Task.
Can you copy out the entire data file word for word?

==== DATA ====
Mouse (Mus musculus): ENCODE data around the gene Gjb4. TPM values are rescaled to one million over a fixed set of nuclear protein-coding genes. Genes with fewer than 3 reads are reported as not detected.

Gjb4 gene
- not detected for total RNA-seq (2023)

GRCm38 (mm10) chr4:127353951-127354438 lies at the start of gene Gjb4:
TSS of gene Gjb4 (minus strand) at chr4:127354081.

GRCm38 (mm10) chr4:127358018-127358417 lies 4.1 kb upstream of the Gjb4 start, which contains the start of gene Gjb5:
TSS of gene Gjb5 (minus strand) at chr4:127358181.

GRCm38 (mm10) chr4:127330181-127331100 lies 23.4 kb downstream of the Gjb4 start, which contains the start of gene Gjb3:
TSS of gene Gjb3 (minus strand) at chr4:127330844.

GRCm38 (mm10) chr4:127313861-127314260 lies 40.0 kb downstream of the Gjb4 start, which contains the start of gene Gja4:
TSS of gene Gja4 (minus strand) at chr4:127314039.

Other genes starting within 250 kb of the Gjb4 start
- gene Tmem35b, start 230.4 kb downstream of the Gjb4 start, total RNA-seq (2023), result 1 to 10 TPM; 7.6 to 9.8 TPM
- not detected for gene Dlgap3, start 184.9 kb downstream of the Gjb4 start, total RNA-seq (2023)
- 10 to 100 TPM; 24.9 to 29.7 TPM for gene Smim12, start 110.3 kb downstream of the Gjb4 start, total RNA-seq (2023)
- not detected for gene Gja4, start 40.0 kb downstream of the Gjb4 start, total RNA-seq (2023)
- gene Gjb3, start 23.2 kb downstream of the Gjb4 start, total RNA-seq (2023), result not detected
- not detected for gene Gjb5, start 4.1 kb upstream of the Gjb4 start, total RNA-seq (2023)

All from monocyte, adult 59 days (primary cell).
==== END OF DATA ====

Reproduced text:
Mouse (Mus musculus): ENCODE data around the gene Gjb4. TPM values are rescaled to one million over a fixed set of nuclear protein-coding genes. Genes with fewer than 3 reads are reported as not detected.

Gjb4 gene
- not detected for total RNA-seq (2023)

GRCm38 (mm10) chr4:127353951-127354438 lies at the start of gene Gjb4:
TSS of gene Gjb4 (minus strand) at chr4:127354081.

GRCm38 (mm10) chr4:127358018-127358417 lies 4.1 kb upstream of the Gjb4 start, which contains the start of gene Gjb5:
TSS of gene Gjb5 (minus strand) at chr4:127358181.

GRCm38 (mm10) chr4:127330181-127331100 lies 23.4 kb downstream of the Gjb4 start, which contains the start of gene Gjb3:
TSS of gene Gjb3 (minus strand) at chr4:127330844.

GRCm38 (mm10) chr4:127313861-127314260 lies 40.0 kb downstream of the Gjb4 start, which contains the start of gene Gja4:
TSS of gene Gja4 (minus strand) at chr4:127314039.

Other genes starting within 250 kb of the Gjb4 start
- gene Tmem35b, start 230.4 kb downstream of the Gjb4 start, total RNA-seq (2023), result 1 to 10 TPM; 7.6 to 9.8 TPM
- not detected for gene Dlgap3, start 184.9 kb downstream of the Gjb4 start, total RNA-seq (2023)
- 10 to 100 TPM; 24.9 to 29.7 TPM for gene Smim12, start 110.3 kb downstream of the Gjb4 start, total RNA-seq (2023)
- not detected for gene Gja4, start 40.0 kb downstream of the Gjb4 start, total RNA-seq (2023)
- gene Gjb3, start 23.2 kb downstream of the Gjb4 start, total RNA-seq (2023), result not detected
- not detected for gene Gjb5, start 4.1 kb upstream of the Gjb4 start, total RNA-seq (2023)

All from monocyte, adult 59 days (primary cell).